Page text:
Marketers market, copyeditors edit. However, this delineation of duties doesn’t mean marketers can’t become decent copyeditors.

This isn’t to say editing is easy. Expert, professional copyeditors are skilled at rewriting and improving copy, spotting the smallest of errors, and sniffing out problems the writer may not have even considered. But hiring an editor with, if I may quote Liam Neeson, this “particular set of skills” isn’t always feasible, so marketers often must rely on themselves to edit the content that is so crucial to inbound success.

That said, you don’t need a lifetime of editing experience to handle this responsibility—and handle it well. You might not be able to edit content to the level a career copyeditor would, but you can get it to a place where it’s relatively error-free, flows well, and is reader-friendly. Here are seven tips to help you improve your copyediting skills:

1. Don’t rush the editing process

When you have a complete written piece of content in front of you, the natural tendency for marketers is to post, share, promote, and use it for lead nurturing as soon as possible. Although this instinct is good, you don’t want to blow off the editing process. Error-riddled content that is difficult to read is clicked away from faster than you can say “run-on sentence” or “Liam Neeson.” You are trying to impress prospects, but unedited, poorly written copy has the opposite effect: Readers think you don’t know what you’re talking about or can’t be bothered to form coherent sentences.

Therefore, take the time to diligently edit and re-edit content. A second pass through the copy helps you catch anything you might have missed the first time, as well as any mistakes you may have inadvertently inserted (and trust me, that happens to even the best editors).

Also, if you feel like you need an extra set of eyes to look at a piece of content, ask someone else to read and edit it. Better for you to wait a day or two to post than to risk snarky messages in the comment section on how you misspelled something in the first sentence …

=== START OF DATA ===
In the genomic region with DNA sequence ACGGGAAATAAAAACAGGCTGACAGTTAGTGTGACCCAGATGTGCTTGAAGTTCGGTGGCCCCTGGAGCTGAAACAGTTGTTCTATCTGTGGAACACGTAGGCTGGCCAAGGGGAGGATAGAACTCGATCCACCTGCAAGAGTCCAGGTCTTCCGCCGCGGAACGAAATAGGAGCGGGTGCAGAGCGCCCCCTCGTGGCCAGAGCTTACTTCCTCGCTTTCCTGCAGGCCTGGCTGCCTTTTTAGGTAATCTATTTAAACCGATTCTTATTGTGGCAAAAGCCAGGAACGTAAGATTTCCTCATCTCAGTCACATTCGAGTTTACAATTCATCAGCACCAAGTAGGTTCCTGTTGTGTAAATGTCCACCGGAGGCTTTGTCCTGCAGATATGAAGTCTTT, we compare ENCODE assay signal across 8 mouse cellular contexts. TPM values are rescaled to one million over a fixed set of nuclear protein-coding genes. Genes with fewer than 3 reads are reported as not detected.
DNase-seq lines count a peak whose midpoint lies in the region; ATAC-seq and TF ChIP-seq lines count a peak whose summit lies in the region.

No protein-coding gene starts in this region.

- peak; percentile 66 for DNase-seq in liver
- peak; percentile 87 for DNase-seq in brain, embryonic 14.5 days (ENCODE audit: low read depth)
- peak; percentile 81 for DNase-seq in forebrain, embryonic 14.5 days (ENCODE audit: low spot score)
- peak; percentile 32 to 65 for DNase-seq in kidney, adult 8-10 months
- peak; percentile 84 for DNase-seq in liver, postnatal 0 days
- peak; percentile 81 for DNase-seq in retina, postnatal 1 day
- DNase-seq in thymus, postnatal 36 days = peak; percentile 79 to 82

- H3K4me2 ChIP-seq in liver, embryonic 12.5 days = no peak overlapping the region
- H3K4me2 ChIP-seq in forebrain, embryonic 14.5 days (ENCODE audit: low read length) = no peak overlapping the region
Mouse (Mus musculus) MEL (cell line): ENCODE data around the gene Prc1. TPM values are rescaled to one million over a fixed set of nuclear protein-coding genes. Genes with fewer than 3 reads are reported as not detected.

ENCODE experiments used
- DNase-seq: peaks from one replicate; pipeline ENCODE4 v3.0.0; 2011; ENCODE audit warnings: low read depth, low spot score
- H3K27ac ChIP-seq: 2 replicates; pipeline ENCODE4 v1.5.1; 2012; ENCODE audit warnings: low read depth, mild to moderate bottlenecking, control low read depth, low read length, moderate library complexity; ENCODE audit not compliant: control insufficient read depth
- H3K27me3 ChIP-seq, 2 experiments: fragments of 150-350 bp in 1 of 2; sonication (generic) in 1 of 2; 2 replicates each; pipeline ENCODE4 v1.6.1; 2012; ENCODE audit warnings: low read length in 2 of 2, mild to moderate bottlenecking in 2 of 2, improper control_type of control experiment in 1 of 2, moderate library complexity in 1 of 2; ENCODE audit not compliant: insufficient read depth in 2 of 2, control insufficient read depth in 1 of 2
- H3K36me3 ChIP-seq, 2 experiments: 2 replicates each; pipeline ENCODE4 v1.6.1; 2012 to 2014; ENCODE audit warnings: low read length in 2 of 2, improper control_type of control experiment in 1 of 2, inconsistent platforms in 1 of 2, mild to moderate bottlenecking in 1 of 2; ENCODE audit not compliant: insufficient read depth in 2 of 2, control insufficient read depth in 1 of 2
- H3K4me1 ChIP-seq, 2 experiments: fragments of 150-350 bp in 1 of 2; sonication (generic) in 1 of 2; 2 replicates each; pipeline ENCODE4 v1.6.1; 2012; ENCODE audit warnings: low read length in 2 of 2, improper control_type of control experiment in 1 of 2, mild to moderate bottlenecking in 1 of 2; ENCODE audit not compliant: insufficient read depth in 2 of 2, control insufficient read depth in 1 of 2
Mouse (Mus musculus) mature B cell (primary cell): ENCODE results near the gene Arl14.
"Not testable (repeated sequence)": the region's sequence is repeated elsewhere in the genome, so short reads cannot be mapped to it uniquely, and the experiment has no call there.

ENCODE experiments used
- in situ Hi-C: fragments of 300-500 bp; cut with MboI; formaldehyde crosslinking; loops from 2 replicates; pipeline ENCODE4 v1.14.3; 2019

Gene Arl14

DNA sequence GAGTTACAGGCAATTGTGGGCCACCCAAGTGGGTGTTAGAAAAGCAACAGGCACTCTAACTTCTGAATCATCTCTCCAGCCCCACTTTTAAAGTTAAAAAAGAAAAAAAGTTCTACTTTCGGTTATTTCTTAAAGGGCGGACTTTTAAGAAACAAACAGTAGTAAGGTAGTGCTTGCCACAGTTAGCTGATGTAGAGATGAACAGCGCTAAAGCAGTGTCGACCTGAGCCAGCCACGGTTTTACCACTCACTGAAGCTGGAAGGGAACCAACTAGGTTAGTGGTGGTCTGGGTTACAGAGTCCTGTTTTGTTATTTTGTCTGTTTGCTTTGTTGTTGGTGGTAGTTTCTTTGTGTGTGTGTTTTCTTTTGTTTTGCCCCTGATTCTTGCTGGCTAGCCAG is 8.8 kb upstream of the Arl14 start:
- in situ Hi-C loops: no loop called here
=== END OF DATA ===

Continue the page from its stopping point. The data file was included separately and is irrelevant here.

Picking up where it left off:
2. Strive for consistency

When writers really get going, the words flow from their minds through their fingers to the keyboard and onto the screen. This feels great, but it also can result in inconsistencies that writers don’t realize they are inserting into the copy.

Switching between past and present tense, flipping from first to third person, using spelling and grammar in inconsistent ways, and other copy fluctuations that aren’t exactly errors can muddle otherwise good content. Readers don’t necessarily care how you present things, but they will get confused if you aren’t consistent in your approach. Pick a copy style guide (such as Associated Press or Chicago, or one you create yourself) and stick with it throughout the content as you edit.

3. The internet is your friend

As you copyedit another’s work, if any names or job titles seem odd, if you aren’t sure how a company’s brand name is spelled, or if you aren’t sure if a word is being used correctly, look it up! A quick internet search can clear up any confusion about proper nouns, correct spellings, or questionable facts.